Imagine the following scenario: you have a paperback book open to a printed page, a camera, and an LCD projector that form a rough triangle. Suppose you have a playing card, with its back facing the camera. The front of the card partially faces both the projector and the book, so light from the projector will create a diffuse reflection from the card’s face on the page of the book.

Now, you might think that it’s impossible to determine the suit and value of the card from the camera’s perspective—the only information available to the camera is the light reflecting off the back of the card, and the light from the open book page. However, by controlling the structure of the light from the projector in a very fine manner (illuminating one “pixel” of the playing card’s face at a time), the entire card can be scanned in, a piece at a time!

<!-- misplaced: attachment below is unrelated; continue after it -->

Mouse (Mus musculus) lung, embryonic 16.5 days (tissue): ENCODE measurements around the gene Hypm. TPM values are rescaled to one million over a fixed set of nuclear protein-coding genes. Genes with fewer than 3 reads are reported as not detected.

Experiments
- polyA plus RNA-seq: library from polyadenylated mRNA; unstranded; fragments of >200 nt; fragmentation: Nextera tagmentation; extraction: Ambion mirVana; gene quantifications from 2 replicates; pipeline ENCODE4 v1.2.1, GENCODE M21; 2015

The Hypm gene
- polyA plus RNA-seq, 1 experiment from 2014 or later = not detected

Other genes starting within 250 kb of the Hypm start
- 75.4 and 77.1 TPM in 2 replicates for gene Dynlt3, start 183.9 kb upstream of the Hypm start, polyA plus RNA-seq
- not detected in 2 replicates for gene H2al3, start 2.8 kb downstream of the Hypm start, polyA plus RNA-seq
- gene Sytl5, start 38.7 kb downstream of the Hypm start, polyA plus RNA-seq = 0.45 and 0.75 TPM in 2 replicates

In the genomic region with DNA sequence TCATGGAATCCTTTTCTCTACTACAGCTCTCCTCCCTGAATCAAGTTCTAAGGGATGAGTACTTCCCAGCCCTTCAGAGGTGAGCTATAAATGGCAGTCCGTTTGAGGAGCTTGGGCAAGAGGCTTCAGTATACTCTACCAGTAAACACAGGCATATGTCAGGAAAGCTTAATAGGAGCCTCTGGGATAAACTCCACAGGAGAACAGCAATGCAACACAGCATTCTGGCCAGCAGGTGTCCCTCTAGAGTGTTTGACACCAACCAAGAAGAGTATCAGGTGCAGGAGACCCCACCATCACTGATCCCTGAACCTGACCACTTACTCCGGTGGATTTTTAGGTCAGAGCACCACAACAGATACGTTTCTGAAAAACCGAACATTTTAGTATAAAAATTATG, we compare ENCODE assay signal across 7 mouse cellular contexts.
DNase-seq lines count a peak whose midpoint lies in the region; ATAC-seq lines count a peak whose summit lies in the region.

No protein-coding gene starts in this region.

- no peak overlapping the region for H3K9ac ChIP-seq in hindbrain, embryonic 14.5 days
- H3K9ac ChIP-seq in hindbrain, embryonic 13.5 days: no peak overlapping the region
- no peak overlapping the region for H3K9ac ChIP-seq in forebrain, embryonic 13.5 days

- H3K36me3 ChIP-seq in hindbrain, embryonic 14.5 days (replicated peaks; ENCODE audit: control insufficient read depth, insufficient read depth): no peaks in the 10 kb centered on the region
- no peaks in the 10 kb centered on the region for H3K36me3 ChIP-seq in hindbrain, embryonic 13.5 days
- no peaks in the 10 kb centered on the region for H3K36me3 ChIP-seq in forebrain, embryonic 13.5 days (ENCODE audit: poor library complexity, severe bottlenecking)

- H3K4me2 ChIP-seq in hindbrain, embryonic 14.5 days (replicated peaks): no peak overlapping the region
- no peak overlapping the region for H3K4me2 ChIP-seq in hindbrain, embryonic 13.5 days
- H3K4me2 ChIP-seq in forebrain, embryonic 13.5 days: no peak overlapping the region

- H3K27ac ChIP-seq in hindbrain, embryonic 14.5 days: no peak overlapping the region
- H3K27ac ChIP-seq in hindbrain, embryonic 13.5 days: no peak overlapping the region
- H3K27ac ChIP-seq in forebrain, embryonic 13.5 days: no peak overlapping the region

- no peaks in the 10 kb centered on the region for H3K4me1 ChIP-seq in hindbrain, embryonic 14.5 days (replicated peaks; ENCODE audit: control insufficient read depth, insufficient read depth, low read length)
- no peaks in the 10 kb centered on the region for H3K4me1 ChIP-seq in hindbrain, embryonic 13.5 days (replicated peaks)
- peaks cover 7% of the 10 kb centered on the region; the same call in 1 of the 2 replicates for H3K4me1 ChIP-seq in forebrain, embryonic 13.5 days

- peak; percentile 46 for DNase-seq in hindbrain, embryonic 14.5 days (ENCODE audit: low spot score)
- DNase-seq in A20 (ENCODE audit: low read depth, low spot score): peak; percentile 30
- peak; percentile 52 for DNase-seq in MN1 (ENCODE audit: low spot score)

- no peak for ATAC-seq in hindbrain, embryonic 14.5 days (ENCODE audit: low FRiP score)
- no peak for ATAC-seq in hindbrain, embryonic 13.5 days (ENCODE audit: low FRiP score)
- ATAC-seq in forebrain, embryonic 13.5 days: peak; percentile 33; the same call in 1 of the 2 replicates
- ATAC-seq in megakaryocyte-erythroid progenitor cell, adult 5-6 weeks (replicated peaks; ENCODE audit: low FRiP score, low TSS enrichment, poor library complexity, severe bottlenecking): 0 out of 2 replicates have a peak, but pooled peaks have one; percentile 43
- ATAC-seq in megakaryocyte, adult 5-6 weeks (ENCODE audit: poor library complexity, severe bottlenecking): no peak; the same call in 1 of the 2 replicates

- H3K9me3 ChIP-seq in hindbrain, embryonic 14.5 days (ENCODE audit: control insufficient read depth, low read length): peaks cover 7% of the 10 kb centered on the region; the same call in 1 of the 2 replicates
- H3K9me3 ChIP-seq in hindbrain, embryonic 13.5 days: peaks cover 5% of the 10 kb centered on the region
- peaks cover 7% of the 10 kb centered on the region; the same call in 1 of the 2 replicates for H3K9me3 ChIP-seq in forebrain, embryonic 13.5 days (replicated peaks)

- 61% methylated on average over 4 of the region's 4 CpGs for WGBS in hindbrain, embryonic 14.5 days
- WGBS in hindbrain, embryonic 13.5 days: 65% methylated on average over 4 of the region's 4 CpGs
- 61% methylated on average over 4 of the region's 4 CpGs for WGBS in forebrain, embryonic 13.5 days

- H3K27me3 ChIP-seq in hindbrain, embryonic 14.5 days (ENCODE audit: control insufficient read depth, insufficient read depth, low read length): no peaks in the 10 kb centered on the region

“Seeing around corners” is perhaps an exaggeration, but this technology is just plain cool. For more technical information, check out the paper behind the discovery, Dual Photography, or jump straight to the demonstration video (torrent) or the paper in PDF format.

Grab the torrent if you’ve got the time—the end of the movie demonstrates the playing card scenario I described above. It’s fantastic.

PS. If you don’t have a BitTorrent client, head over to the official web site and download it. BitTorrent is a peer-to-peer (P2P) technology that shares the burden of downloading among everyone who wants the file. Rather than everyone attempting to snag it from a single computer, people with more pieces of the file than others share it with the group. This greatly accelerates download time, and allows many more people to download the file without overloading the server. P2P is not evil!